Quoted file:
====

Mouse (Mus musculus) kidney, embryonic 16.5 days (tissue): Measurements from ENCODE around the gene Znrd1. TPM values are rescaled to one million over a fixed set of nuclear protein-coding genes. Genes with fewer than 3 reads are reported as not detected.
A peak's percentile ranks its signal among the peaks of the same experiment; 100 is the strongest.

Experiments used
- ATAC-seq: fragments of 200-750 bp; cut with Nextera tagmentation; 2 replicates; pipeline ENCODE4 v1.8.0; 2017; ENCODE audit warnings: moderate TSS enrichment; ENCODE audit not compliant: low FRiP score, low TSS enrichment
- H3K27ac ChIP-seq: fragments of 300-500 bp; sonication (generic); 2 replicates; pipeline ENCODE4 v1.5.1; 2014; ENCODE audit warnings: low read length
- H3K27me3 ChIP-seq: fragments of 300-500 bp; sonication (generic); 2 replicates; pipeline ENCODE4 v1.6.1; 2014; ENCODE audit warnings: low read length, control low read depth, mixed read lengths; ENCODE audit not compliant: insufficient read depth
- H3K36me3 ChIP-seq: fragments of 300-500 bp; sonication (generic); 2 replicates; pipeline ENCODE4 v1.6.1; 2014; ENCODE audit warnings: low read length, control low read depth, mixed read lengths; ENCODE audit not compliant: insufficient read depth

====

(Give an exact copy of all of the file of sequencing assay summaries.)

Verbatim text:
Mouse (Mus musculus) kidney, embryonic 16.5 days (tissue): Measurements from ENCODE around the gene Znrd1. TPM values are rescaled to one million over a fixed set of nuclear protein-coding genes. Genes with fewer than 3 reads are reported as not detected.
A peak's percentile ranks its signal among the peaks of the same experiment; 100 is the strongest.

Experiments used
- ATAC-seq: fragments of 200-750 bp; cut with Nextera tagmentation; 2 replicates; pipeline ENCODE4 v1.8.0; 2017; ENCODE audit warnings: moderate TSS enrichment; ENCODE audit not compliant: low FRiP score, low TSS enrichment
- H3K27ac ChIP-seq: fragments of 300-500 bp; sonication (generic); 2 replicates; pipeline ENCODE4 v1.5.1; 2014; ENCODE audit warnings: low read length
- H3K27me3 ChIP-seq: fragments of 300-500 bp; sonication (generic); 2 replicates; pipeline ENCODE4 v1.6.1; 2014; ENCODE audit warnings: low read length, control low read depth, mixed read lengths; ENCODE audit not compliant: insufficient read depth
- H3K36me3 ChIP-seq: fragments of 300-500 bp; sonication (generic); 2 replicates; pipeline ENCODE4 v1.6.1; 2014; ENCODE audit warnings: low read length, control low read depth, mixed read lengths; ENCODE audit not compliant: insufficient read depth